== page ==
Like thousands of youngsters throughout the country, Louis Moore will this week make the leap from primary to secondary school. But the 11-year-old's new school will be vastly different to that of his friends.
The first thing he'll have to do is get a haircut. For the Mohican-sporting Birmingham youngster, who wears hoodies and spends most of his spare time skateboarding, will this Saturday become a boarder at the prestigious Royal Ballet School.
Based in London, the elite institution only takes on 24 of the most prom-ising candidates each year to train to become professional ballet dancers.
According to the former Kings Heath Primary School pupil, it was his silky skill on a skateboard that helped him get into one of the world's most exclusive schools.
"You have to be able to balance well on a skateboard and that is the same in ballet," he said. Despite moving to London, Louis is keen to keep in touch with his skateboarding pals back in Birmingham.
"I'll be away from my family and friends which is a bit sad, but I will be coming home on weekends and will keep up my skateboarding," he said.
The Hall Green youngster's story bares much in common with the character in the hit film Billy Elliot about a northern boy plucked from obscurity to join the Royal Ballet School. Like Billy Elliot, Louis was not an obvious choice to join the institution, says his mother, Sarah McTaggart, aged 42, a social worker.
"He looks like the most unlikely person for ballet school with his skater style. People are quite taking aback because he wears hoodies and baggy jeans."
The youngster's talent was first identified by scouts from the Birmingham Royal Ballet Company who visited his school about two years ago.
"They come into primary schools in Birmingham and they pick out children who they think have potentially got the skills to learn ballet," said Sarah.
"Louis was aged nine in year four. They picked about 20 who started having weekly ballet lessons with them. Louis' ballet teacher said he was very good and maybe he should consider doing another class so he did two lessons a week in year five."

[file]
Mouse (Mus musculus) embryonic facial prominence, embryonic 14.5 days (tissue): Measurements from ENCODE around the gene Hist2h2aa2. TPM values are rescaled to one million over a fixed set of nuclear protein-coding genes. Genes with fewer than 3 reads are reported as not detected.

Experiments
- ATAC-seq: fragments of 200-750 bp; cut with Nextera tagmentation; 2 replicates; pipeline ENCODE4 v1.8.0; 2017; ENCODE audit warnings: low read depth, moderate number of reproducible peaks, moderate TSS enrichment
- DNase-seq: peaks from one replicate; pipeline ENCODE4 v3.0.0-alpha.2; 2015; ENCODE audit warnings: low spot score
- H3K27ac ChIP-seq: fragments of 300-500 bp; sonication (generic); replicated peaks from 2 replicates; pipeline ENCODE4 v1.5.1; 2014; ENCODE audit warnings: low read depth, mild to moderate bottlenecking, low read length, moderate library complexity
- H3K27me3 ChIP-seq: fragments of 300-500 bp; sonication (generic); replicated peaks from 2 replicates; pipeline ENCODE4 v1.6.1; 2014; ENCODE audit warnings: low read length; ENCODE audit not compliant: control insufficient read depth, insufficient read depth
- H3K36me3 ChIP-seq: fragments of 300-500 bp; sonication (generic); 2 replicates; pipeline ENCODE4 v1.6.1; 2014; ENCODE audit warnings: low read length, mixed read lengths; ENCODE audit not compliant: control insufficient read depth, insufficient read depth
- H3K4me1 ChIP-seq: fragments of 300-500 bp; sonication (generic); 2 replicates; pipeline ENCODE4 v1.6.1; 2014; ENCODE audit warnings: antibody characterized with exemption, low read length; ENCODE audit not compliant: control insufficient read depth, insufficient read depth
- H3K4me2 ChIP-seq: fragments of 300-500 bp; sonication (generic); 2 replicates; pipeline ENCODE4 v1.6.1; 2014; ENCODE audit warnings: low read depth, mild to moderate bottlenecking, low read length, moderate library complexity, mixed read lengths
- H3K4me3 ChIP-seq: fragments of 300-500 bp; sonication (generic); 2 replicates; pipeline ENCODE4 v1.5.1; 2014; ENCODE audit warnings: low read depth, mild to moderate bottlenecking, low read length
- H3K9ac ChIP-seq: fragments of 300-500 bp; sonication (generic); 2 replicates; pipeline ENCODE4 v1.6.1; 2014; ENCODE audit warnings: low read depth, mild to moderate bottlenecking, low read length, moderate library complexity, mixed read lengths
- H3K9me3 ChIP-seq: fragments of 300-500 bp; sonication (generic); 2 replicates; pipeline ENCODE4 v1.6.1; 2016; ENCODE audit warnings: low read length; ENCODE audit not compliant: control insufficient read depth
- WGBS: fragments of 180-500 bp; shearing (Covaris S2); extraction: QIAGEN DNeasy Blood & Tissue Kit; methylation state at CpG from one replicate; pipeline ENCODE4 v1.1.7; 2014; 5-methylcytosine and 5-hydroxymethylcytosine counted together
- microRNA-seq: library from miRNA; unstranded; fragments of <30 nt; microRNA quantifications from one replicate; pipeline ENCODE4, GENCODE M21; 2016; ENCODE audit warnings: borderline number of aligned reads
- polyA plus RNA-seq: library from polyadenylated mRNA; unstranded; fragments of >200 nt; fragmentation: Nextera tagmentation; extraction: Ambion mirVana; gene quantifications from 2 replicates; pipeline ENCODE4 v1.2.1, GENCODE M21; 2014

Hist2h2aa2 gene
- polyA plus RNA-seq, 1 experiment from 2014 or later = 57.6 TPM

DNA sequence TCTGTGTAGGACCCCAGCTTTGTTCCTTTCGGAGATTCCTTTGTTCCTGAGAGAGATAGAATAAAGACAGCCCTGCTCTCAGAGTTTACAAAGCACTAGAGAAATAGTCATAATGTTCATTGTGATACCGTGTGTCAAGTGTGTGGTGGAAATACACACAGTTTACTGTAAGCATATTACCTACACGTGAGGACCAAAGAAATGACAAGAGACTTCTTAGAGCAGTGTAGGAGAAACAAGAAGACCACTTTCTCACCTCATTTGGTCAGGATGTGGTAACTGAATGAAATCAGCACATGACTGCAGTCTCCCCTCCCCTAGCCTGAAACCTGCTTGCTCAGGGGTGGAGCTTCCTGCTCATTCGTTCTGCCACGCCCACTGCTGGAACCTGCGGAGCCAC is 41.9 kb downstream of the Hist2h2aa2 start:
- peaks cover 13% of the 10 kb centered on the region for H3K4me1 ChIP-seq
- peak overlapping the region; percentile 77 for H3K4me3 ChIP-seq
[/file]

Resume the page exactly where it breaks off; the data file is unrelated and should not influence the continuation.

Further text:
In his final year at primary school Louis auditioned and was accepted for a place on a a youth outreach project run by the Royal Ballet School called Junior Associates.
"When he was in year five Louis said he'd heard of ballet school and he didn't want to go to a normal secondary," said Sarah. "We let him apply to the Royal Ballet School and Birmingham's Elmhurst School for Dance.
Louis was offered a place at Elmhurst but in March this year travelled down to London to audition for the RBS. "He got offered a place which was amazing," said Sarah, whose husband Jonathan Moore is an accountant for a brewery firm.
Though proud of her son, like any mother she can't help feeling slightly apprehensive about the huge change ahead.
"We don't know that much about the school," she said. "Because he hasn't started yet I have no real experience of what life is like there and how it affects the children other than what people have told me.
"The way we look at it as parents is we have no crystal ball - we just viewed it to be an opportunity. Even if he only has two or three years there, it would be something he will have done in his life. He will always have been to the Royal Ballet School."
Louis will start in the lower school based in Richmond, where he will study dance styles including Irish, Morris and Scottish alongside academic subjects.
If he stays on until 16, he will move to the upper school in Convent Garden. As well as being a world centre for dance, the school also has a good academic record.
But as far as Louis' parents are concerned, the most important thing is that their son is doing something he enjoys. "The thing he spends a lot of his free time doing is skateboarding," said Sarah.
"He loves skateboarding and playing football. But ballet was something that gave him confidence. He was quite a quiet child at school, not a child that really excelled at a lot of things. Ballet gave him confidence because he found he was really good at something."